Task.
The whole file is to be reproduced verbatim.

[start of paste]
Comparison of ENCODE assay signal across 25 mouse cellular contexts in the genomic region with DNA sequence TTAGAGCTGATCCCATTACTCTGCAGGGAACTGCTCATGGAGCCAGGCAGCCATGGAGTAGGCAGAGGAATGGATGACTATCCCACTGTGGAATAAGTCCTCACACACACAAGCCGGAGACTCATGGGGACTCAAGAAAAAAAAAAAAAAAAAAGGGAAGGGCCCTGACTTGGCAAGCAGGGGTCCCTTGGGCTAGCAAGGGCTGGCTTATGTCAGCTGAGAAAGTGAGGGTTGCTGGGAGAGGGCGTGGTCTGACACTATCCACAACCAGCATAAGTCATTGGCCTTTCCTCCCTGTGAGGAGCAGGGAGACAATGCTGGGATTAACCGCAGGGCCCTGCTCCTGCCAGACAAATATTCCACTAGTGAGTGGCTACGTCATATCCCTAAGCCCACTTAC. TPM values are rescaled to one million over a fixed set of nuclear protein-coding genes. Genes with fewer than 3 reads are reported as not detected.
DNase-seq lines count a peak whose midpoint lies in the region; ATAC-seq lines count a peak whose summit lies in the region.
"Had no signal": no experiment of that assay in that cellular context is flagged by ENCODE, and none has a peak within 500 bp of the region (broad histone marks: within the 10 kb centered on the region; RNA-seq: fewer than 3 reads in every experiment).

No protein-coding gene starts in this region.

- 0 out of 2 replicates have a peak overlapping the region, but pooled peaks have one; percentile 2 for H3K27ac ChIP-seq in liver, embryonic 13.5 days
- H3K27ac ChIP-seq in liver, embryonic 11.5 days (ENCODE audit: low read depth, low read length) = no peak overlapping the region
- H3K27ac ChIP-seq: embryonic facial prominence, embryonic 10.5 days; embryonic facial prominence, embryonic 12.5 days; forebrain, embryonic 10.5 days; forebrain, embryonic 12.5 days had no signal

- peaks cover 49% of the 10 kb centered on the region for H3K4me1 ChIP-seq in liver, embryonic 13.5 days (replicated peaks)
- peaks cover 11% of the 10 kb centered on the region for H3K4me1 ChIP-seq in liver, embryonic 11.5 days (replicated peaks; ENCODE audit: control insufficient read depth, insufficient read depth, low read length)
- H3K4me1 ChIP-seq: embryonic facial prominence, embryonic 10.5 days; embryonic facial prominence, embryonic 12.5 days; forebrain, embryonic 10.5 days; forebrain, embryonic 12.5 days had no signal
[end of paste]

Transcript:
Comparison of ENCODE assay signal across 25 mouse cellular contexts in the genomic region with DNA sequence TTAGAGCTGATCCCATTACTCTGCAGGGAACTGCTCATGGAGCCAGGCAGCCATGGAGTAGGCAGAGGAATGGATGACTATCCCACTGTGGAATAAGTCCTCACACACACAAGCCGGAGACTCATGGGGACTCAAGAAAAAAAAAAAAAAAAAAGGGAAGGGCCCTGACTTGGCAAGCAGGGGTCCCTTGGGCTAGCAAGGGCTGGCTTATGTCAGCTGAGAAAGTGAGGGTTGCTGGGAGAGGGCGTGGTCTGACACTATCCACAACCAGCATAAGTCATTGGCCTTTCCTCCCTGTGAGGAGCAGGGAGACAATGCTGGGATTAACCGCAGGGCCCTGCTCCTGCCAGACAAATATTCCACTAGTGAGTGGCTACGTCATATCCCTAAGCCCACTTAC. TPM values are rescaled to one million over a fixed set of nuclear protein-coding genes. Genes with fewer than 3 reads are reported as not detected.
DNase-seq lines count a peak whose midpoint lies in the region; ATAC-seq lines count a peak whose summit lies in the region.
"Had no signal": no experiment of that assay in that cellular context is flagged by ENCODE, and none has a peak within 500 bp of the region (broad histone marks: within the 10 kb centered on the region; RNA-seq: fewer than 3 reads in every experiment).

No protein-coding gene starts in this region.

- 0 out of 2 replicates have a peak overlapping the region, but pooled peaks have one; percentile 2 for H3K27ac ChIP-seq in liver, embryonic 13.5 days
- H3K27ac ChIP-seq in liver, embryonic 11.5 days (ENCODE audit: low read depth, low read length) = no peak overlapping the region
- H3K27ac ChIP-seq: embryonic facial prominence, embryonic 10.5 days; embryonic facial prominence, embryonic 12.5 days; forebrain, embryonic 10.5 days; forebrain, embryonic 12.5 days had no signal

- peaks cover 49% of the 10 kb centered on the region for H3K4me1 ChIP-seq in liver, embryonic 13.5 days (replicated peaks)
- peaks cover 11% of the 10 kb centered on the region for H3K4me1 ChIP-seq in liver, embryonic 11.5 days (replicated peaks; ENCODE audit: control insufficient read depth, insufficient read depth, low read length)
- H3K4me1 ChIP-seq: embryonic facial prominence, embryonic 10.5 days; embryonic facial prominence, embryonic 12.5 days; forebrain, embryonic 10.5 days; forebrain, embryonic 12.5 days had no signal